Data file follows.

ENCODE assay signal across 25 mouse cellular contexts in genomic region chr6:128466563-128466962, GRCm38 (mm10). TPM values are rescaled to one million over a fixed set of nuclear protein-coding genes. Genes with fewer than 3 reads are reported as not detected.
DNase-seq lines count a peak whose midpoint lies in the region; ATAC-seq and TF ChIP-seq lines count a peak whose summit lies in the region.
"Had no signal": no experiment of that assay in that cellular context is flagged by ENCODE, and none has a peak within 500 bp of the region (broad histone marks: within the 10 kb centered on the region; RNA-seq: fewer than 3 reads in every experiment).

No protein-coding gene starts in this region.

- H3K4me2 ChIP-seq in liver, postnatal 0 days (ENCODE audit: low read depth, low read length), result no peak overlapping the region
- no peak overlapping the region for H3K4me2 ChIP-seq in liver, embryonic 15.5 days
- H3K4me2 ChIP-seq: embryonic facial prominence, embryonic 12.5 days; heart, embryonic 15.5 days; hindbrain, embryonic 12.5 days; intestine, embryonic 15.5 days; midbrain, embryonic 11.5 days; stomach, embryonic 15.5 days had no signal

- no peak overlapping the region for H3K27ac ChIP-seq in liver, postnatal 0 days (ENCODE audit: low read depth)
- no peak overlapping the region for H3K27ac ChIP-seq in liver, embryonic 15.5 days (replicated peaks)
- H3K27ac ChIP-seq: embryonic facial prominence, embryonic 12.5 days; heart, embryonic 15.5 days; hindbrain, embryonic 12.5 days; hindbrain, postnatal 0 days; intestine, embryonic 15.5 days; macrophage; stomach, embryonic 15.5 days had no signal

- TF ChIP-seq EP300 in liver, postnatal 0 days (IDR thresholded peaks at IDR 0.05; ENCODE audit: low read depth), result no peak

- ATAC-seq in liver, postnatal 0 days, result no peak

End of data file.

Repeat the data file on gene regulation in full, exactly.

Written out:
ENCODE assay signal across 25 mouse cellular contexts in genomic region chr6:128466563-128466962, GRCm38 (mm10). TPM values are rescaled to one million over a fixed set of nuclear protein-coding genes. Genes with fewer than 3 reads are reported as not detected.
DNase-seq lines count a peak whose midpoint lies in the region; ATAC-seq and TF ChIP-seq lines count a peak whose summit lies in the region.
"Had no signal": no experiment of that assay in that cellular context is flagged by ENCODE, and none has a peak within 500 bp of the region (broad histone marks: within the 10 kb centered on the region; RNA-seq: fewer than 3 reads in every experiment).

No protein-coding gene starts in this region.

- H3K4me2 ChIP-seq in liver, postnatal 0 days (ENCODE audit: low read depth, low read length), result no peak overlapping the region
- no peak overlapping the region for H3K4me2 ChIP-seq in liver, embryonic 15.5 days
- H3K4me2 ChIP-seq: embryonic facial prominence, embryonic 12.5 days; heart, embryonic 15.5 days; hindbrain, embryonic 12.5 days; intestine, embryonic 15.5 days; midbrain, embryonic 11.5 days; stomach, embryonic 15.5 days had no signal

- no peak overlapping the region for H3K27ac ChIP-seq in liver, postnatal 0 days (ENCODE audit: low read depth)
- no peak overlapping the region for H3K27ac ChIP-seq in liver, embryonic 15.5 days (replicated peaks)
- H3K27ac ChIP-seq: embryonic facial prominence, embryonic 12.5 days; heart, embryonic 15.5 days; hindbrain, embryonic 12.5 days; hindbrain, postnatal 0 days; intestine, embryonic 15.5 days; macrophage; stomach, embryonic 15.5 days had no signal

- TF ChIP-seq EP300 in liver, postnatal 0 days (IDR thresholded peaks at IDR 0.05; ENCODE audit: low read depth), result no peak

- ATAC-seq in liver, postnatal 0 days, result no peak